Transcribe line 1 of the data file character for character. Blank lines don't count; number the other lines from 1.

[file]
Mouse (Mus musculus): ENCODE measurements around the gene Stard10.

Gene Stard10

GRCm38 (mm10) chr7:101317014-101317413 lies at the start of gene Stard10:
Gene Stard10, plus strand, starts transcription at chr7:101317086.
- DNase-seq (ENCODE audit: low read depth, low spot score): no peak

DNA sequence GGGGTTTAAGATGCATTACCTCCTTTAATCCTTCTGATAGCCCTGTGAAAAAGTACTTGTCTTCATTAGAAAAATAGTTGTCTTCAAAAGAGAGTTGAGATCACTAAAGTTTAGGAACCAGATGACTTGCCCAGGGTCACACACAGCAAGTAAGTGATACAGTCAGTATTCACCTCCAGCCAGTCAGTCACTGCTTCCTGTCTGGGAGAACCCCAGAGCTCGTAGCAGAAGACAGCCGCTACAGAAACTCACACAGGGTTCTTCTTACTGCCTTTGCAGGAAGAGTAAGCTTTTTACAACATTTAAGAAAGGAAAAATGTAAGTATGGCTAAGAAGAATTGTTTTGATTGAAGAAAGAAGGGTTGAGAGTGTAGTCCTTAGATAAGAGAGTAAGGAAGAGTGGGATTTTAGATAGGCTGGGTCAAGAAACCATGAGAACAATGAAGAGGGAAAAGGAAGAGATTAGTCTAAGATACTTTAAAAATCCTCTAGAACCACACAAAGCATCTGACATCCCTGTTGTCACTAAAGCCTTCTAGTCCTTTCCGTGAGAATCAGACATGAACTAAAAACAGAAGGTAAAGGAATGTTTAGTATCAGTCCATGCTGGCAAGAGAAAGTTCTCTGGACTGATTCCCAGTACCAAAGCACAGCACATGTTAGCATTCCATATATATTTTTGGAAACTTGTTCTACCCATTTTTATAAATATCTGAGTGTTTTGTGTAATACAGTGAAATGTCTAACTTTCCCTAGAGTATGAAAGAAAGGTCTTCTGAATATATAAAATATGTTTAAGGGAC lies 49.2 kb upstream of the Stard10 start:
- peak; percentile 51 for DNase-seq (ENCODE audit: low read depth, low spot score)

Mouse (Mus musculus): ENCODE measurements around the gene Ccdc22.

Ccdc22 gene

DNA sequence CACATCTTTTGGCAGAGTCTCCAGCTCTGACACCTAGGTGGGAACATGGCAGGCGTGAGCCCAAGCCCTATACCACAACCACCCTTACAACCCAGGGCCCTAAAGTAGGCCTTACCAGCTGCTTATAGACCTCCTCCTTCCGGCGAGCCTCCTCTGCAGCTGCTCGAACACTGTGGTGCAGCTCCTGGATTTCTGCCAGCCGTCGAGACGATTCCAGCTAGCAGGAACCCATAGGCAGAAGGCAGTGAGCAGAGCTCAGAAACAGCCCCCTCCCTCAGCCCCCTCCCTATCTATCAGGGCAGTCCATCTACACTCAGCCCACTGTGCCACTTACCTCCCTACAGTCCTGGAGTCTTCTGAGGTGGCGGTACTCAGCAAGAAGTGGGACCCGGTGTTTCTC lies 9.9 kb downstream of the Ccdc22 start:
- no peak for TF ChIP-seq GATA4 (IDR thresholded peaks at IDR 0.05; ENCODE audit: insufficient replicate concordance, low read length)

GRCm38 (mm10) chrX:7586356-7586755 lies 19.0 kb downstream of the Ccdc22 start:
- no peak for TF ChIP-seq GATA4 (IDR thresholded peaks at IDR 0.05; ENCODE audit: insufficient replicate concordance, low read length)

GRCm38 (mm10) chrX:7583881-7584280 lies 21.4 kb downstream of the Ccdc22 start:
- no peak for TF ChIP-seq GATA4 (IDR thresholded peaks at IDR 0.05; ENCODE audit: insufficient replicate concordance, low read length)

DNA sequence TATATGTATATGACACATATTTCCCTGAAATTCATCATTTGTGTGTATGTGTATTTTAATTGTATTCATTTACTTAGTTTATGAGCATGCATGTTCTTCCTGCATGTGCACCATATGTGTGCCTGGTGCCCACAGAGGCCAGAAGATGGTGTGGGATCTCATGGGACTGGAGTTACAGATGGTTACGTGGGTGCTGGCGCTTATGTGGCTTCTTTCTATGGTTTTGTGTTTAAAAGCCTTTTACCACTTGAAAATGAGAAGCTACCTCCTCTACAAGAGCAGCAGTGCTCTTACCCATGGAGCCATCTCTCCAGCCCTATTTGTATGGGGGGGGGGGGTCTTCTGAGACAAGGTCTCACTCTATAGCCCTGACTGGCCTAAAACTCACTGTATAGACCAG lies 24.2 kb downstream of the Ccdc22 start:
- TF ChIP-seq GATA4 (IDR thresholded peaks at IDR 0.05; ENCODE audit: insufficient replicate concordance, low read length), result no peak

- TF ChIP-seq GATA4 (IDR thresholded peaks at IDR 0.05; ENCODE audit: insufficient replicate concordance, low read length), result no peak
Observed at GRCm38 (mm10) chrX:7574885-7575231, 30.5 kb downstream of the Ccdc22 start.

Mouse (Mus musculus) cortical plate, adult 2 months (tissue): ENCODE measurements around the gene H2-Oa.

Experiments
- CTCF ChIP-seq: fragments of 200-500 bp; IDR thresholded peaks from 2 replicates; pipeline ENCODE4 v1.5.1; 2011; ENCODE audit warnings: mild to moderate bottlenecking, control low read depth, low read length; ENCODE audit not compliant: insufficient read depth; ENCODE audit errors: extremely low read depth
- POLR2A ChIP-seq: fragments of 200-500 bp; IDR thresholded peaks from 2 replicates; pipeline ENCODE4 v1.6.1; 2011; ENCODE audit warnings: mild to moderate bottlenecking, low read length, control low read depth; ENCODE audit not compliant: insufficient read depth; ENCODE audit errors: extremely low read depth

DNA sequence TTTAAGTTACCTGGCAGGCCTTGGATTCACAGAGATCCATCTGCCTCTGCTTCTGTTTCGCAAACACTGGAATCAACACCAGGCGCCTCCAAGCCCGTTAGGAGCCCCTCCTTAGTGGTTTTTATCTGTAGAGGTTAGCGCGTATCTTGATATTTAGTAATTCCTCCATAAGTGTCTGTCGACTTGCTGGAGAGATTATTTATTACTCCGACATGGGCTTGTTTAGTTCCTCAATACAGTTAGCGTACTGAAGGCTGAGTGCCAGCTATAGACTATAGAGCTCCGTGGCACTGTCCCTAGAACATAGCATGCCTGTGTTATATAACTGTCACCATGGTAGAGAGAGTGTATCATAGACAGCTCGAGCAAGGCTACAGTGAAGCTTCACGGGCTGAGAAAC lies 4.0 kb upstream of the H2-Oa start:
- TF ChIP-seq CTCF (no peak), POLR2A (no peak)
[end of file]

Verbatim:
Mouse (Mus musculus): ENCODE measurements around the gene Stard10.